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Gaza by day and night

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By day Gaza is news and images in the media. Perhaps we avoid them. Perhaps we read about the latest deaths and diplomacy, look at the photos, glance at the opinion pieces that justify or criticise Israel and Hamas, or that set the war in the larger geopolitical interests of the various actors, including Australia. But some delicacy, some despair, some supressed feeling may hold us back from dwelling on it. We concentrate on the business of our daily lives.

But sometimes at night Gaza returns. It becomes personal. For some of us it comes linked to biblical texts such as that of the prophet Jeremiah speaking of the destruction of the Northern kingdom, ‘In Ramah  a voice was heard, lamentation, and weeping, and great mourning, Rachel weeping for her children, and would not be comforted, because they are not’.

We imagine the mothers in Gaza keening for their children who have been killed, the children who were left maimed and orphaned and who will never again be touched in love, the families scrabbling at rubble desperate not to leave their crushed children unburied, the children crying out for food and water which their parents cannot give them, the children whose last memories of their parents were of gunfire, the children who in another universe could be our children. And we hear the echo of Rachel weeping for for their children who are no more. In night there is no comfort.

During the day we nod as we see the plausibility of all the arguments. Yes, Hamas started this war; Yes, Israel has the right to defend itself. Yes, many Israeli people have died in the war. Yes, their lives are as precious as those of the people of Gaza; Yes, many peoples have a historic claim on the same land. Yes, Israel is a democracy. Yes, Hamas fights and hides hostages among civilians. Yes, a ceasefire is of itself no solution. Yes, there are other players arming each side in the war with their own aims. Yes, more people died in other wars. Yes, it is not in Australia’s interests to separate ourselves from our powerful friends. And yet these arguments bring no comfort.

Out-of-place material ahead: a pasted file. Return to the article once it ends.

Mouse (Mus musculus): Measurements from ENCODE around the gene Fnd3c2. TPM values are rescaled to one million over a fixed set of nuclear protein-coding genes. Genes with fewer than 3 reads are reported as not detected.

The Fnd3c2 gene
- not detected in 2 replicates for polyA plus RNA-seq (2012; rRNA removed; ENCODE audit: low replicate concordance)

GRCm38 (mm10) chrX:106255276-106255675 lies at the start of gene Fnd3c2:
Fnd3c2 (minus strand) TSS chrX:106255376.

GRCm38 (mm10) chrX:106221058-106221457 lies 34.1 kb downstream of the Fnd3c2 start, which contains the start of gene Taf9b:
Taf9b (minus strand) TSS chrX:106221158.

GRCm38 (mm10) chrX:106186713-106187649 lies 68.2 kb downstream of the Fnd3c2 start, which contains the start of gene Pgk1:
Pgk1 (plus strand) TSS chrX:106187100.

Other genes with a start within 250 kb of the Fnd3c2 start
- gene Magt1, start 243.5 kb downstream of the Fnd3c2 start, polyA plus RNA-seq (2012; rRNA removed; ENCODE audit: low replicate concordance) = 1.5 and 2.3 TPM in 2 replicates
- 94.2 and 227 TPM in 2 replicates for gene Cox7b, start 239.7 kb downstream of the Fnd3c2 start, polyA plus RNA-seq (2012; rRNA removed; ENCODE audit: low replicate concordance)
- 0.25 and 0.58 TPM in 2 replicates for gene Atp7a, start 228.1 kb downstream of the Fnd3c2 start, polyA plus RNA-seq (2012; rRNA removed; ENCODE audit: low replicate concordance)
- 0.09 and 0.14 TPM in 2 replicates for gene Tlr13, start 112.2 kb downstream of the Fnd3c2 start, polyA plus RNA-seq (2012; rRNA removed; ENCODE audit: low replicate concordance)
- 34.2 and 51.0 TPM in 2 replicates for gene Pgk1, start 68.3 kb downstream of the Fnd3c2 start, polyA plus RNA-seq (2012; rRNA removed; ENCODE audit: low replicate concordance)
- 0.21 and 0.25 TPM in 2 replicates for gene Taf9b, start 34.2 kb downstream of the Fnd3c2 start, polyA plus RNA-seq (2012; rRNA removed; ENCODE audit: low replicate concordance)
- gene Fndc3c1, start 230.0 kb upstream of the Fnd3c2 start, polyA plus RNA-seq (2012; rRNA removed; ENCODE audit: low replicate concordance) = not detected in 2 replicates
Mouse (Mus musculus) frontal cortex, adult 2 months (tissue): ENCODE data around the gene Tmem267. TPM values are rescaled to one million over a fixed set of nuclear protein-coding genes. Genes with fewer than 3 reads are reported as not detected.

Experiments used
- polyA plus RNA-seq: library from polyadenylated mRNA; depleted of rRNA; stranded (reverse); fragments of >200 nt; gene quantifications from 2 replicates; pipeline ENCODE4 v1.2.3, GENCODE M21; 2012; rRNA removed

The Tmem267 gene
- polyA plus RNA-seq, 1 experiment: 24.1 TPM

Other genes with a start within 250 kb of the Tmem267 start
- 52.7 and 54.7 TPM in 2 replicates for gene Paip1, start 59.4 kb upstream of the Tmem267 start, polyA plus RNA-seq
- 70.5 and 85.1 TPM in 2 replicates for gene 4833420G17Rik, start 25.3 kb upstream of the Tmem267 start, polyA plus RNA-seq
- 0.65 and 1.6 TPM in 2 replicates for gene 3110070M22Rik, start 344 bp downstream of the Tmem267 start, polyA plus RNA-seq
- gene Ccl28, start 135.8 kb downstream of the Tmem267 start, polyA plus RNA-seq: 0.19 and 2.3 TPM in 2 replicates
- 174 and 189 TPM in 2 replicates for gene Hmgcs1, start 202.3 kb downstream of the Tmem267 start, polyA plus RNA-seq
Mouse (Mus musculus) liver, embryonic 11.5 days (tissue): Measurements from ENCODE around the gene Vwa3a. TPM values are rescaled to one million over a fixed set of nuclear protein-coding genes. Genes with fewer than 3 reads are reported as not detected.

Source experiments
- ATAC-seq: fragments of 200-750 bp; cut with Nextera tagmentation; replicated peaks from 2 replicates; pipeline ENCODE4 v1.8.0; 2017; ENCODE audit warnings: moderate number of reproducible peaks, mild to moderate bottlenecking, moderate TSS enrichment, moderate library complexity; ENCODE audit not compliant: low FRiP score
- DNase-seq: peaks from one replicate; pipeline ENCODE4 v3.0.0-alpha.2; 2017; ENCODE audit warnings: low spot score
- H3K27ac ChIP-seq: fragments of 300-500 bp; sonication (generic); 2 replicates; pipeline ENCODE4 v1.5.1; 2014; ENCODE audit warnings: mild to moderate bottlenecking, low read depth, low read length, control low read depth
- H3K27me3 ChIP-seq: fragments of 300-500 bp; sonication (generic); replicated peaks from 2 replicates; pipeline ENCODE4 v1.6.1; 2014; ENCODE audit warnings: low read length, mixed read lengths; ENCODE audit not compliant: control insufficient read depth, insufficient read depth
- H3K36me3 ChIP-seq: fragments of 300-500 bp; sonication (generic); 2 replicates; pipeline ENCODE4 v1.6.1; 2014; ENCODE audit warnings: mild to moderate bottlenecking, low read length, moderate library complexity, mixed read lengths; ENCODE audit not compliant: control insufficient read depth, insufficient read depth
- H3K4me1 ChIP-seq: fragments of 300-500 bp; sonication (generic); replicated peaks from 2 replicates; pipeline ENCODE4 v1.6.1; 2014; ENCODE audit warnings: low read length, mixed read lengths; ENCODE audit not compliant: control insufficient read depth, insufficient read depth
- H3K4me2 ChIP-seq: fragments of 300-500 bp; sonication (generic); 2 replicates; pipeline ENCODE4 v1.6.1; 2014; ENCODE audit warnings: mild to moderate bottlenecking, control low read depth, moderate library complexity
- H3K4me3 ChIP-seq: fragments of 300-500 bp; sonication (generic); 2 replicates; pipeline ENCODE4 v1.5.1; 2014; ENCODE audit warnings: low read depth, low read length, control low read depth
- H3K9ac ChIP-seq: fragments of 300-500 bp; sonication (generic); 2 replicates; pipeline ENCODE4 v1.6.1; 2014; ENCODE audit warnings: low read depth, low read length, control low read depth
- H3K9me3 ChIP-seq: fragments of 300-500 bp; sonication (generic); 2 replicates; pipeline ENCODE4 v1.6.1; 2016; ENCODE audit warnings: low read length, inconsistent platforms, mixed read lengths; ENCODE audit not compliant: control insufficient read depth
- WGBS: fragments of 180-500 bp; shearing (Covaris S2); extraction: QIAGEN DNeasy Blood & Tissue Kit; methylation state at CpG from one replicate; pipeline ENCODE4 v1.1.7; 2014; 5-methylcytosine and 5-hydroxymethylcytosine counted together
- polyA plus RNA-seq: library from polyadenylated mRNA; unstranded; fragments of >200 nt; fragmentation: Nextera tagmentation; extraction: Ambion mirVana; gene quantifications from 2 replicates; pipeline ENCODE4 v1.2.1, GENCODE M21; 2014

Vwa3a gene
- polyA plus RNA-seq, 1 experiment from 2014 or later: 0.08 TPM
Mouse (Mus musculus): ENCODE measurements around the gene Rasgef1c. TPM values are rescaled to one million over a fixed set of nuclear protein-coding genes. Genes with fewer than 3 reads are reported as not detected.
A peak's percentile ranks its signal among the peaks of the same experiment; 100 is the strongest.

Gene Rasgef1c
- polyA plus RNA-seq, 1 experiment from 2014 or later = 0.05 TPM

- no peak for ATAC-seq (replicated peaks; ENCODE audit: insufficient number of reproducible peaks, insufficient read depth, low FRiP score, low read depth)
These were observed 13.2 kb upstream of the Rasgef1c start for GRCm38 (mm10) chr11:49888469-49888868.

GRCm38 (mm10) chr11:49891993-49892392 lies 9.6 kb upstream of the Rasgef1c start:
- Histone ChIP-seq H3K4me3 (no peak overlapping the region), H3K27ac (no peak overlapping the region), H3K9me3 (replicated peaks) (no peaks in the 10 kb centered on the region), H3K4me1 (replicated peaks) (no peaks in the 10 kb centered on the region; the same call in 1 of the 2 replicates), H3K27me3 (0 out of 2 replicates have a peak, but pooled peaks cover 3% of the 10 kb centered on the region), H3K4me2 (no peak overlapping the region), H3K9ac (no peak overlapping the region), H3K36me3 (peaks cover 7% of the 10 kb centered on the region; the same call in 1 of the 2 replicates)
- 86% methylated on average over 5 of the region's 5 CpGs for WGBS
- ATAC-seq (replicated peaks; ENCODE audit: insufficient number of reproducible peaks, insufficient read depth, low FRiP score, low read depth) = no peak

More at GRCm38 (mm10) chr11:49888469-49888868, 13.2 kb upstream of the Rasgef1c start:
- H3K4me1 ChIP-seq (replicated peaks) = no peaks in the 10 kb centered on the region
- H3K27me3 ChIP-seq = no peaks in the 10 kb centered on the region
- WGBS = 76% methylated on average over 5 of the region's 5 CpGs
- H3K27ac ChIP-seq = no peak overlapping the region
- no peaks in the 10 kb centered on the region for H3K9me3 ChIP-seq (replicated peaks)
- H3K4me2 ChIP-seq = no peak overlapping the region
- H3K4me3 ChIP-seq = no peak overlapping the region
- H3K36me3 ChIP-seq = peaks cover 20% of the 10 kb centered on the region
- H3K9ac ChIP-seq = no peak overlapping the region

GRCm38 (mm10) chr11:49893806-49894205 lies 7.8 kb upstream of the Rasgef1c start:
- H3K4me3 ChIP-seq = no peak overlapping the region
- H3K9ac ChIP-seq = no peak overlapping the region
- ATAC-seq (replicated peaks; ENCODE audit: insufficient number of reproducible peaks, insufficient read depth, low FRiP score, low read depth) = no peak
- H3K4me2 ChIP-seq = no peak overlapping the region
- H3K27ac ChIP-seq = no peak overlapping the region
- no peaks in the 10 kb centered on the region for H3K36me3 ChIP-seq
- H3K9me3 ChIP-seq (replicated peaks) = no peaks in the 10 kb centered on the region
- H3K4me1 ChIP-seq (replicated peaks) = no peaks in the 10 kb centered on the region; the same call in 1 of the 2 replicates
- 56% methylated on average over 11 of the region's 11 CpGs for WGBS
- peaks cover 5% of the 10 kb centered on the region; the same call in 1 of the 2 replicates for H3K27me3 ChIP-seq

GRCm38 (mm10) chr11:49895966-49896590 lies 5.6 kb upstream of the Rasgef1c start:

But sometimes at night, we may hear again the voice of lamentation, weeping and great mourning. We see the cities lie in ruins; the houses, the apartments, the shops, the mosques and market places are now rubble; the hospitals, havens of healing, are now places of death; the delicate network of daily human living is now torn apart. We smell the fear that precedes each drone, each bomb, each shell, each scattering of a family. We see the families who have fled from the city into tents and other cities, and touch their terror as bombs fall close. We taste the bitterness of hunger, the humiliation of fighting one’s friends for food. And we look into the eyes of children who know only this as their world. And Rachel weeps for her children who are no more. At night no comfort comes.

By day, we feel for the Jewish and Palestinian communities in our land who grieve for dead relatives, fear for their nations, are enraged at their nations’ enemies, and who experience abuse on the grounds of their religion, race and national origin. And perhaps we march for peace and support our friends in these communities. Yet these things bring little comfort.

But sometimes at night the voice of lamentation cries out again to us as we look out over a stricken land of our hungry, homeless, humiliated brothers and sisters. We try to imagine the faces of the thirty thousand dead, to look into their eyes one by one, children, women and men. We see also the faces of the millions of people still alive, marked with grief, weariness, anger or despair. And we notice the faces of the many of those living who envy the dead. At night we find no comfort.

 

'By day, we feel for the Jewish and Palestinian communities in our land who grieve for dead relatives, fear for their nations, are enraged at their nations’ enemies, and who experience abuse on the grounds of their religion, race and national origin. And perhaps we march for peace and support our friends in these communities. Yet these things bring little comfort.'